It took four years of patience and frustration, but the clouds have finally parted for Palo Alto CLEAN, the city's pioneering program for buying solar energy produced by local customers.
Last December, the city received its first offer of solar energy -- from the Unitarian Universalist Church of Palo Alto, which would build a canopy of solar panels over its parking lot. Then in February, a company called Komuna Energy submitted four applications to install solar panels at various city garages, where the company is leasing space under a 25-year agreement.
For local clean-energy advocates, the five applications are a sign that the city's experiment with a "feed-in tariff" program, as programs of this sort are called, is finally working. But that joy may be short-lived.
The applications have come at a time when the Utility Department is considering drastically slashing the amount of money it would pay for the locally produced energy, from 16.5 cents per kilowatt hour to something much lower.
At least, that is the proposal the City Council's Finance Committee unanimously adopted last month and that the council was prepared to approve without debate on its "consent calendar" this week. Instead, after hearing protests from a few clean-energy advocates, the council agreed to delay the vote and to further discuss the future of Palo Alto CLEAN at its meeting on Monday, March 28.
The program (whose acronym stands for "Clean Local Energy Available Now") made its debut in March 2012 with the goal of enhancing the reliability of the city's energy supply and increasing Palo Alto's renewable-energy portfolio. After failing to attract any applications in the program's first few years, the council agreed to raise the price it would pay for energy from 14 cents per kilowatt-hour (for a 20-year term) to 16.5 cents per kilowatt hour.
Now, however, the market rate for solar energy is dropping dramatically. On Monday night, the City Council unanimously approved a solar contract with Hecate Energy Palo Alto LLC that would have the city paying 3.67 cents per kilowatt hour -- a rate that is more than 50 percent lower than those of all the city's existing solar contracts. In February, Utilities Department contract administrator Jim Stack called the Hecate rate "exceptionally low" -- the lowest ever for a solar purchaser in the state and possibly in the nation.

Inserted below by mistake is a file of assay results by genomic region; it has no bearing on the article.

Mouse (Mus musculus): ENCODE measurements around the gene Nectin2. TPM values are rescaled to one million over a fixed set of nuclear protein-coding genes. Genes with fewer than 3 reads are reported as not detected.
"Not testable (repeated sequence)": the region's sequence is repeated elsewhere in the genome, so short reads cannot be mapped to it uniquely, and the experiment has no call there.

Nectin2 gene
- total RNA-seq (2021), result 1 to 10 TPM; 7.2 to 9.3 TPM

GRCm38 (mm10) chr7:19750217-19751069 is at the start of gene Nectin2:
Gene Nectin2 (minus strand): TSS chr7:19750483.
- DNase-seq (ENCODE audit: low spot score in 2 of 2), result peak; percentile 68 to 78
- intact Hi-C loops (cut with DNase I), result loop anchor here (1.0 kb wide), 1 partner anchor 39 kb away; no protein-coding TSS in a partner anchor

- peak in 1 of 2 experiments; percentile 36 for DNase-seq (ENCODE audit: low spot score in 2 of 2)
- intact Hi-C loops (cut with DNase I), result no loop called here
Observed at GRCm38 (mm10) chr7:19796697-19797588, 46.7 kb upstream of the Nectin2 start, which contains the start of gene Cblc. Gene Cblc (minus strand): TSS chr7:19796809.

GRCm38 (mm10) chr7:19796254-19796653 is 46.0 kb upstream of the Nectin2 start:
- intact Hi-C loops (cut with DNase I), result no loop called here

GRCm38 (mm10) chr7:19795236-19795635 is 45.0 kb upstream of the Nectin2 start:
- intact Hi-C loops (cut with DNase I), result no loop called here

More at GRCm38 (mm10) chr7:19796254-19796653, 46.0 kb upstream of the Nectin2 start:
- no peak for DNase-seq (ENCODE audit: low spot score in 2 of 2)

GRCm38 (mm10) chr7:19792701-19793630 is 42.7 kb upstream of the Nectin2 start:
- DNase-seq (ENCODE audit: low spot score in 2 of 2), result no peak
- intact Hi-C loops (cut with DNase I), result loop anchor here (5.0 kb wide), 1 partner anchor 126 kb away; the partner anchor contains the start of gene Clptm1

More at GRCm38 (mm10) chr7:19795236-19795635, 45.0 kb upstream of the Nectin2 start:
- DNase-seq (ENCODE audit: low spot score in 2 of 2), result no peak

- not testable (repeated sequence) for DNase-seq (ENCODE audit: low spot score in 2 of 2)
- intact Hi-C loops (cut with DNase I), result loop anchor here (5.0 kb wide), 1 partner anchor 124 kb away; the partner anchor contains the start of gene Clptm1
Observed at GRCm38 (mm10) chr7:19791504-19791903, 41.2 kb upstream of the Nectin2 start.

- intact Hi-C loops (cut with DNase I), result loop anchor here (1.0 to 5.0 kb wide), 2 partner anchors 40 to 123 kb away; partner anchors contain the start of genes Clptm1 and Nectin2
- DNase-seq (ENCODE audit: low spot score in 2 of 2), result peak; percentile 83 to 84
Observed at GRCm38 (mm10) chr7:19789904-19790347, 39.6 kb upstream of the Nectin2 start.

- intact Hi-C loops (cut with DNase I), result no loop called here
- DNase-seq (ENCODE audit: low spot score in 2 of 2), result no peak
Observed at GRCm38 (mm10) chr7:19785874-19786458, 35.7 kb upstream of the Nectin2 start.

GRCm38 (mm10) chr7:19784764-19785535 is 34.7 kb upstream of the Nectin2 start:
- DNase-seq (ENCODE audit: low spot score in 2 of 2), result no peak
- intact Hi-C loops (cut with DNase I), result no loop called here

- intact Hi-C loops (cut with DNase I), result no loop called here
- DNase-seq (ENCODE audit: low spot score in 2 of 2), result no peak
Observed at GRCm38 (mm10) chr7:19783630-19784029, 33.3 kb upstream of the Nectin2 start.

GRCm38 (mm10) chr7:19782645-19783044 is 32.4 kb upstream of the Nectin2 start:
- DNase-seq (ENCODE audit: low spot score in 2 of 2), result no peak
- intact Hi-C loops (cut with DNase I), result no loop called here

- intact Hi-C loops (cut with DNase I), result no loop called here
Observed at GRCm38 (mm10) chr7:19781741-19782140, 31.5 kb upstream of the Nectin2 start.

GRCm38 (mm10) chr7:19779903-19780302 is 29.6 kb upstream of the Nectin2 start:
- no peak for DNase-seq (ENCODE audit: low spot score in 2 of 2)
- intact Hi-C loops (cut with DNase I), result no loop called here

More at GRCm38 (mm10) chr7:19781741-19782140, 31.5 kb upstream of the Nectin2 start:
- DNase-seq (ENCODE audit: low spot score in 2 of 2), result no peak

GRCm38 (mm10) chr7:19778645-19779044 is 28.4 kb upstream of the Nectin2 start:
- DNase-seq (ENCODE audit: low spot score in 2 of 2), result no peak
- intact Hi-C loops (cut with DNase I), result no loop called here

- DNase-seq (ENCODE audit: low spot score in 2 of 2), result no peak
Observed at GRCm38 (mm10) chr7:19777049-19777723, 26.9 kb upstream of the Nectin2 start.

Given the falling price of solar power, members of the council's Finance Committee agreed to modify Palo Alto CLEAN so that the city would no longer offer the 16.5-cent rate on future contracts (the rate would remain in place for existing agreements). Committee Chair Eric Filseth, who proposed the change, noted that the Utility Department's cash reserves are essentially depleted, and in fact the department in July will be increasing electricity rates charged to its customer.
"The amount of energy we're talking about (from Palo Alto CLEAN) is a tiny fraction of what's used in the city," Filseth said. "It's just hard to see, in a year in which we think is a lean year for the city, that the city should be paying 16.5 cents per kilowatt hour when we can be buying it elsewhere for 3.6 cents per kilowatt hour."
His three committee colleagues -- Karen Holman, Greg Schmid and Cory Wolbach -- voted to go along with the change. Schmid said at the Feb. 16 meeting that it's "very hard to justify" a program in which city pays so much for energy that it could get at a much cheaper rate from other sources. Under the committee's recommendation, the city would pay the market rate in the future for solar energy from local producers.
This isn't the first time the council has considered a Finance Committee recommendation to drop the price for Palo Alto CLEAN energy. When the recommendation came up last year, the council voted it down.
Proponents of Palo Alto CLEAN hope the same thing will happen this time around. At last Monday's meeting, Craig Lewis, executive director of nonprofit group Clean Coalition, a local nonprofit that's worked with the city to set up the program, argued that locally generated energy can't be compared to solar power purchased on the open market.
"Local solar provides community with resilience," Lewis said. "That's something that remote generation can never provide to Palo Alto and any other community."
The city's Utilities Advisory Commission, which also discussed Palo Alto CLEAN last December, unanimously recommended that the 16.5 cent rate be kept. Commissioners emphasized the value of local solar energy, even if it costs above the market value.
Bruce Hodge, founder of the group Carbon-free Palo Alto, on Monday blasted the Finance Committee for what he called its "knee-jerk" reaction and claimed that the action would essentially kill Palo Alto CLEAN.
Resident Vanessa Warheit noted that Palo Alto CLEAN is a pilot program and urged the council not to halt the experiment prematurely.
"If we kill it before it has a chance to do what it's designed to do, we won't actually learn much from it," she said.